I’ve been making 5×7″ prints for several years. I like small prints that are handy to toss around on the coffee table, are easily mounted in notebooks, and don’t take too much wall space (or storage).
But I also complain a lot about the problems with viewing tiny Instagram photos on a phone. “Too small!” I’d lament. It got me thinking about making larger prints. I don’t mean crazy 16×20″ monsters that eat up ink, paper, space, and money. I was thinking maybe 8×10″ would be a nice, larger change of pace.
I can only enlarge 35mm negatives in my current darkroom, meaning that for anything larger than that, I need to print digitally. So, I made a few (digital) prints on 8×10″ Canon photo paper with my 10-year-old Canon Pixma Pro-100 printer.
The prints look fine, but they don’t feel good. They feel flimsy and cheap. It bugs me. I almost never mount and frame my prints, so I prefer something meatier. Something that handles better. You know, like a proper silver gelatin print on fiber paper. But, as I mentioned, my darkroom can’t do anything other than 35mm. Besides, making fiber darkroom prints is a ton of work, and reserved for only special images.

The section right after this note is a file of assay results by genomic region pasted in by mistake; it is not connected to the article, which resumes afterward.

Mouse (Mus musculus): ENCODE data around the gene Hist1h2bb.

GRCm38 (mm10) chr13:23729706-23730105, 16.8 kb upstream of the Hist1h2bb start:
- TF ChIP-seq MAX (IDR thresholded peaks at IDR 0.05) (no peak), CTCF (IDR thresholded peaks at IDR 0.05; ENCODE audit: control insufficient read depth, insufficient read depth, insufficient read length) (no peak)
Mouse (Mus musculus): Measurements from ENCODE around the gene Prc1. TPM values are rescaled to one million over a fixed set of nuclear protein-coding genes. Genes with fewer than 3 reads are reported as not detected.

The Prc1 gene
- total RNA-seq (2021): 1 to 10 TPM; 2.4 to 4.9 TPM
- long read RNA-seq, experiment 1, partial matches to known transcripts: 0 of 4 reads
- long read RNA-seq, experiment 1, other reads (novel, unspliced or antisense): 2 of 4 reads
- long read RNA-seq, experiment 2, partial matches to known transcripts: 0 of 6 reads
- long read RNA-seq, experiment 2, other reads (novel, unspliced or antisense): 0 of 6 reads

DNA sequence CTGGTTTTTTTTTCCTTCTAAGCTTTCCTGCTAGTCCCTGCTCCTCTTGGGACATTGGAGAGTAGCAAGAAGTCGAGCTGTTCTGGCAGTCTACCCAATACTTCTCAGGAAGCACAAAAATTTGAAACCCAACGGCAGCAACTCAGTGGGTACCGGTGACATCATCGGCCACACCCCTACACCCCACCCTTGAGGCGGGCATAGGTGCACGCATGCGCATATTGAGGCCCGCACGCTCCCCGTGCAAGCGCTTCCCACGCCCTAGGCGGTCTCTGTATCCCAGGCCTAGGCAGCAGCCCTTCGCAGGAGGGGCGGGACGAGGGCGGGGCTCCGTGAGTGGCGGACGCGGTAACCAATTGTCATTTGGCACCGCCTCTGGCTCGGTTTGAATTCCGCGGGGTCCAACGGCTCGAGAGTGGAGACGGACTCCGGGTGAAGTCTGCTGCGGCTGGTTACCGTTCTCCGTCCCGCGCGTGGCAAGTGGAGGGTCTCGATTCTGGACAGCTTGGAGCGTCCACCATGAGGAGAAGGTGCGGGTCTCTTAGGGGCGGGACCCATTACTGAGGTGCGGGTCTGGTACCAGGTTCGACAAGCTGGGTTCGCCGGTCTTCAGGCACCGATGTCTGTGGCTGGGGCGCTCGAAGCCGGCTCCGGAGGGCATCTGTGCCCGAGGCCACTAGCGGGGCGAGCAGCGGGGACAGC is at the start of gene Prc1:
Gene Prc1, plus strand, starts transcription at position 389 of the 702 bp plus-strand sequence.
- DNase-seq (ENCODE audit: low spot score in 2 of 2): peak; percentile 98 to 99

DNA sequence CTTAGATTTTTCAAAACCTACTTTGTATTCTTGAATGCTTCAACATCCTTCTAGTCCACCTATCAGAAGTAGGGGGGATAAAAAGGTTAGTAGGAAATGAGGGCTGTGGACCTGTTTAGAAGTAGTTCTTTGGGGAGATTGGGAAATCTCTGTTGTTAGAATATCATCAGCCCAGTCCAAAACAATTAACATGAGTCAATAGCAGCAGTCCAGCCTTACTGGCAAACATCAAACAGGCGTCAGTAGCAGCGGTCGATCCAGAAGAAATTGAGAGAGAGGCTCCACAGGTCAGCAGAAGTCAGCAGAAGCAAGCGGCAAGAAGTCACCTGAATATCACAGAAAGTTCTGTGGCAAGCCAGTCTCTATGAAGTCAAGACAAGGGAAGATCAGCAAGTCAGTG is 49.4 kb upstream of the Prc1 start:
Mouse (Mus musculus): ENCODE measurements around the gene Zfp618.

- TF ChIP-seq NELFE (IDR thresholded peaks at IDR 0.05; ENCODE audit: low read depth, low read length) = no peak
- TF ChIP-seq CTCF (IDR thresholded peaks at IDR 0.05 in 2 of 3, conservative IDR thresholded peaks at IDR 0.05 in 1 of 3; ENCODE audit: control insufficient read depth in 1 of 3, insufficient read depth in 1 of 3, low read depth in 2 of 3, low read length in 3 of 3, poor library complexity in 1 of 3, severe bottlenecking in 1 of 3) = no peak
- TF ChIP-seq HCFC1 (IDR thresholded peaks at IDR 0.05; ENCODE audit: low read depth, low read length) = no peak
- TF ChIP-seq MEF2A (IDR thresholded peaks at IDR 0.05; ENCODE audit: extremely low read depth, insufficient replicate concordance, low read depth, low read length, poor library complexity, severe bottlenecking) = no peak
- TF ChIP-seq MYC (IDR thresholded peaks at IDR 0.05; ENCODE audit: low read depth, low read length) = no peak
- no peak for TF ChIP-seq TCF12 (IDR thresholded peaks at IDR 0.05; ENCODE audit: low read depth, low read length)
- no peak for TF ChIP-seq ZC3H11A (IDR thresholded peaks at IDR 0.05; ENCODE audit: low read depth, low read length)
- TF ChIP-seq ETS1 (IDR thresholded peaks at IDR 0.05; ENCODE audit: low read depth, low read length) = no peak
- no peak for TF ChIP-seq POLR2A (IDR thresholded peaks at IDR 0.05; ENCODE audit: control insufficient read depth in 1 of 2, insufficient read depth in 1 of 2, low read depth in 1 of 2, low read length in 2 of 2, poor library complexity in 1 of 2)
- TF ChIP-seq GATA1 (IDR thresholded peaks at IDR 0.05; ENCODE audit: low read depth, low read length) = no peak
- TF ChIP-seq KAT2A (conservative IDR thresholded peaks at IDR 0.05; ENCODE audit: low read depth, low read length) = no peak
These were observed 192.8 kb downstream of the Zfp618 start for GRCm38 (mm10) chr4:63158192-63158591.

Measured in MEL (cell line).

I want to print the more mundane stuff, too, but I don’t want the prints to feel cheap, so I bought some Canson Infinity Platine Fibre Rag Paper. Wow, what a difference good ink jet photo paper makes.
I installed the ICC profile from Canson for my printer and made a few test prints out of Lightroom. I really like them. Instead of going full-bleed borderless, I added a giant border on all four sides and added a narrow black border around the image itself. It may be a little gimmicky, but I think they look great and the border makes them easy to handle as well.
The actual image area ends up being only about twice the size of the 5×7″ prints, but bigger is better, and this is a good compromise between size, convenience, and cost.
Now to figure out how to make decent color prints